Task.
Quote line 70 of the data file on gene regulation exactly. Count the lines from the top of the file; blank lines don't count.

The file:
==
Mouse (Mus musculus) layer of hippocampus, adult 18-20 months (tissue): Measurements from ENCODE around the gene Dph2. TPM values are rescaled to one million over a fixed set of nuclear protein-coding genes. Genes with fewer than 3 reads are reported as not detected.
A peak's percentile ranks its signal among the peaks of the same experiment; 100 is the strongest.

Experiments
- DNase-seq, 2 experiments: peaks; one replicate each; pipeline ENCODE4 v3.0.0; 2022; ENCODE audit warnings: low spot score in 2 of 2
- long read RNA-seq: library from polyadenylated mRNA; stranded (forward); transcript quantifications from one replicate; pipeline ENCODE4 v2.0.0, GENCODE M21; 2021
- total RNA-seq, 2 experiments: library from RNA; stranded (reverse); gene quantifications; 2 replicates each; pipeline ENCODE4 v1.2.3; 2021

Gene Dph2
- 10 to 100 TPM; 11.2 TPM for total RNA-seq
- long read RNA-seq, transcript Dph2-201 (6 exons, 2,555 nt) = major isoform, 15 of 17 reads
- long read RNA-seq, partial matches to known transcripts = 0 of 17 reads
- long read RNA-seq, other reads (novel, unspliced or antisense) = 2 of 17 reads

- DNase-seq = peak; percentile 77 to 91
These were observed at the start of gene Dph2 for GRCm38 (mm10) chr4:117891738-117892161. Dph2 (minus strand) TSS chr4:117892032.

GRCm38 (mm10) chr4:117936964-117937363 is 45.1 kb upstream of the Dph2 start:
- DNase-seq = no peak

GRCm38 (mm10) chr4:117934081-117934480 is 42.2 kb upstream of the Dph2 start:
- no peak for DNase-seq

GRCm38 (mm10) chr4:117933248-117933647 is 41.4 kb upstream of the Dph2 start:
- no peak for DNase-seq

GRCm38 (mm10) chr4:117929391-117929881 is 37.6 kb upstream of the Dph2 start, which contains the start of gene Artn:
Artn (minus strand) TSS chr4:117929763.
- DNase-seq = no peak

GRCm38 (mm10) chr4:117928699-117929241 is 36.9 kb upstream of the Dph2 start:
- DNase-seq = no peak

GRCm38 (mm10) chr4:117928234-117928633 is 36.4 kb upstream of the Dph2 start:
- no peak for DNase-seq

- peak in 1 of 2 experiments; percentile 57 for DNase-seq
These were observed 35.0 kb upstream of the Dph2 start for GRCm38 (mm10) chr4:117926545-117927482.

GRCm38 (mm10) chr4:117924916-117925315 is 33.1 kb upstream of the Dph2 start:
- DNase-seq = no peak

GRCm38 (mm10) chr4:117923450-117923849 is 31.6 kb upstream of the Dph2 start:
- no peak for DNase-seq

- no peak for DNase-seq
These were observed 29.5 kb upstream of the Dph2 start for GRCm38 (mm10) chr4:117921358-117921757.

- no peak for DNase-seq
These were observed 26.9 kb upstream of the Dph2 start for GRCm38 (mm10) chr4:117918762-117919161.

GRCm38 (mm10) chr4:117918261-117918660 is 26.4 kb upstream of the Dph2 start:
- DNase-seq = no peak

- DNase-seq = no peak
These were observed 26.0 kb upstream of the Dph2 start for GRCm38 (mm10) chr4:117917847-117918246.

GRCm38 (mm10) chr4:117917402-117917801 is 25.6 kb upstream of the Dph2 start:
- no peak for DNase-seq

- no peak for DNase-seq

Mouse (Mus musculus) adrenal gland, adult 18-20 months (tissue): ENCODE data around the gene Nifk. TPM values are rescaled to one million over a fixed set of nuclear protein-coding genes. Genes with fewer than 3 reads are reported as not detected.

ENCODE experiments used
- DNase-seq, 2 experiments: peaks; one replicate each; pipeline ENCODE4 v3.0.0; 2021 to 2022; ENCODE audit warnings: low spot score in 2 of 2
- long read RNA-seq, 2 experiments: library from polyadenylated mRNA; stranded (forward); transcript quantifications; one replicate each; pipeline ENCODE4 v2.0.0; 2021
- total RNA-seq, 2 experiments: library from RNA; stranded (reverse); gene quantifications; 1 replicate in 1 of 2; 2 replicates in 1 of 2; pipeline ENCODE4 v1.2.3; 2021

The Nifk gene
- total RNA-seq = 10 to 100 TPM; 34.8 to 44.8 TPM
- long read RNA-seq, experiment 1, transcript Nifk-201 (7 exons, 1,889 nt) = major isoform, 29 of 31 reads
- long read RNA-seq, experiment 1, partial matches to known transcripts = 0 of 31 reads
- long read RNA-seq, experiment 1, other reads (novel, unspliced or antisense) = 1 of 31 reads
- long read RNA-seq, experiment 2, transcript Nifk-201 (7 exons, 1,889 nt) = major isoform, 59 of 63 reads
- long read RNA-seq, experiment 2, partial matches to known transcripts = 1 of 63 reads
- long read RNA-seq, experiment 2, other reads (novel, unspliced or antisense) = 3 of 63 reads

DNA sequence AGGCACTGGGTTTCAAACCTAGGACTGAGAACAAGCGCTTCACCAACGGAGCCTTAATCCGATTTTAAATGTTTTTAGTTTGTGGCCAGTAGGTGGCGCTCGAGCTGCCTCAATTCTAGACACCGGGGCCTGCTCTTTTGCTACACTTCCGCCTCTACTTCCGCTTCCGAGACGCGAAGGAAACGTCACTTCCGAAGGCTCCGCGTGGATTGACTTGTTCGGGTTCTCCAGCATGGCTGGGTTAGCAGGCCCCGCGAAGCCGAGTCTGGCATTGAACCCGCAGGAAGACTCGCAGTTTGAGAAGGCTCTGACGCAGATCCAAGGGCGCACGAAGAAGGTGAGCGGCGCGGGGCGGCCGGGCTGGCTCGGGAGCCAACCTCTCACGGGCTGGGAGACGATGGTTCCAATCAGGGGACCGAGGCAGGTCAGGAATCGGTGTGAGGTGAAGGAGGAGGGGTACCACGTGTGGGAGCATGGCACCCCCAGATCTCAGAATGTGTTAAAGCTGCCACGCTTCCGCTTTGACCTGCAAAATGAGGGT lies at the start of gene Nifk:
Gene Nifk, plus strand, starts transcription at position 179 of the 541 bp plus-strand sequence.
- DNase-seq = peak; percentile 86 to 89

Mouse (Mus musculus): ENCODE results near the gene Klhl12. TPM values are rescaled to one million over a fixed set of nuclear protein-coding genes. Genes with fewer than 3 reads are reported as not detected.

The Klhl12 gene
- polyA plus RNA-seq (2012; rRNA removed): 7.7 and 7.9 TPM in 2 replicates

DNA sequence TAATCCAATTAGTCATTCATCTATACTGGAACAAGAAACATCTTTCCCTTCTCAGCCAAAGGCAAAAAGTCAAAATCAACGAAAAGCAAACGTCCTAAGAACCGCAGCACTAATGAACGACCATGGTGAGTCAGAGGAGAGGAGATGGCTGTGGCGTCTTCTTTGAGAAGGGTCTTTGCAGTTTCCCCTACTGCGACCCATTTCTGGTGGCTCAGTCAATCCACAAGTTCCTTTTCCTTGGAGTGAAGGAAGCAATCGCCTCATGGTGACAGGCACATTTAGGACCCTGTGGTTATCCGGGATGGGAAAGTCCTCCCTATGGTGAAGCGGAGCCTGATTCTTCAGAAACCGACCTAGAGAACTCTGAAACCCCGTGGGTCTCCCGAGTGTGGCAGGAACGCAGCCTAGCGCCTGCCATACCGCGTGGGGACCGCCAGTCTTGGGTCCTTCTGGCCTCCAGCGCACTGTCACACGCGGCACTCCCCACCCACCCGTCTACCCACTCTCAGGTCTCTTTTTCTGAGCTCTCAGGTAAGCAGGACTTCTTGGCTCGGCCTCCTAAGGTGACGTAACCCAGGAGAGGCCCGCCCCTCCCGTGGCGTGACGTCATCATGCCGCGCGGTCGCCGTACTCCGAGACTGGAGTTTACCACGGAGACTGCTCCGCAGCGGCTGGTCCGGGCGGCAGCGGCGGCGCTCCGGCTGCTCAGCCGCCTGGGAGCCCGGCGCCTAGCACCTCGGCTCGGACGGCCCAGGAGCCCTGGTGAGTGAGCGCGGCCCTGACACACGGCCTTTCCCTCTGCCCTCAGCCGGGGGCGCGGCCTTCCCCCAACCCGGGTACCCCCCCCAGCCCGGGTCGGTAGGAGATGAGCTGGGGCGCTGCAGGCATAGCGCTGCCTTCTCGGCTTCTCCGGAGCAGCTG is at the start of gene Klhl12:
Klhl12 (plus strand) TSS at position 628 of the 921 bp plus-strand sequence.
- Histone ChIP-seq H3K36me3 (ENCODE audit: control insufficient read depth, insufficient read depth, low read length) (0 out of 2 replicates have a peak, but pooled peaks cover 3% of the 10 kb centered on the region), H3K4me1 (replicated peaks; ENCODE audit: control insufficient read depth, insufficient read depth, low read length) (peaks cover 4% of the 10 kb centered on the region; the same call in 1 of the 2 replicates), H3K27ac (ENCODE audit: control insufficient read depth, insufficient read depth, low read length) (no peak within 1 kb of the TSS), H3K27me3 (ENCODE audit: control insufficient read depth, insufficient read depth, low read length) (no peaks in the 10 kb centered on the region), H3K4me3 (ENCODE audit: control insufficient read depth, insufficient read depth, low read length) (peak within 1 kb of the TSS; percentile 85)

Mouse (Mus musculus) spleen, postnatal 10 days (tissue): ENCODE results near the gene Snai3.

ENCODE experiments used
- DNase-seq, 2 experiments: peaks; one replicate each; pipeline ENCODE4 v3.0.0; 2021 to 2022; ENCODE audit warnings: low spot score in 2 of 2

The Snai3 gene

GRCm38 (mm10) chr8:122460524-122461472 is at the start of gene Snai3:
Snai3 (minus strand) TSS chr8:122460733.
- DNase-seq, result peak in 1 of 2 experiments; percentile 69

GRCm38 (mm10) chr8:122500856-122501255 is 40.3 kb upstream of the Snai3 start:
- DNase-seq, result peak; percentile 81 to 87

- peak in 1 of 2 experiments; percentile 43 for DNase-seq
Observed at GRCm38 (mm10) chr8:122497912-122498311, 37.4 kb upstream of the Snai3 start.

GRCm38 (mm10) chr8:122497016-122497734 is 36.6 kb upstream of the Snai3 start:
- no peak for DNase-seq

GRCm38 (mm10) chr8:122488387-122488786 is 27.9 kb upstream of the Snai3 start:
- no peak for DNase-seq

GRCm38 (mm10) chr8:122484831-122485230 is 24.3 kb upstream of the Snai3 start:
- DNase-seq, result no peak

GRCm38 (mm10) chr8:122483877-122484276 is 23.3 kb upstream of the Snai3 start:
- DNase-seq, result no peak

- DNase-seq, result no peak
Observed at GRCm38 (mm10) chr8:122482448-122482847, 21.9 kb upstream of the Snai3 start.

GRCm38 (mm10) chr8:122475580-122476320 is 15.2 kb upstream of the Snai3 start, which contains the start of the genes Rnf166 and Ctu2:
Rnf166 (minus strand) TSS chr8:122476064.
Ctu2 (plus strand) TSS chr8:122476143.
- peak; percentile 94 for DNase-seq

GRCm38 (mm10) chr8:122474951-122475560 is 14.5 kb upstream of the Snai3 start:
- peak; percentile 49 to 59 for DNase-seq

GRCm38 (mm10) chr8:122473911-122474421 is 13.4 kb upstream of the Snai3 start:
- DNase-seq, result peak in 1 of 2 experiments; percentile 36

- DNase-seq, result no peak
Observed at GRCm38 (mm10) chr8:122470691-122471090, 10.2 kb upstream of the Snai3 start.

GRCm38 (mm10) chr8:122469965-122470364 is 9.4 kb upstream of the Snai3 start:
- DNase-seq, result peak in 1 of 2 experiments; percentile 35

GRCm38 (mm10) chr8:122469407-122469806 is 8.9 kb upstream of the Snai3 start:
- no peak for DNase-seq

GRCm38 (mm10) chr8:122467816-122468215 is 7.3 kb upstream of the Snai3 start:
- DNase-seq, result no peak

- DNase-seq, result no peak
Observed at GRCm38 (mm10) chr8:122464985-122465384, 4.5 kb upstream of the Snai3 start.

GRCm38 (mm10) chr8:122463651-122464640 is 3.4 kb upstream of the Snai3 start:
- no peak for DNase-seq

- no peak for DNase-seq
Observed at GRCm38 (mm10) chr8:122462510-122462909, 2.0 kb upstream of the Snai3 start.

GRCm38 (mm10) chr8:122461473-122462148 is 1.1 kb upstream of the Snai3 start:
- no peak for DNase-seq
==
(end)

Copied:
GRCm38 (mm10) chr8:122460524-122461472 is at the start of gene Snai3: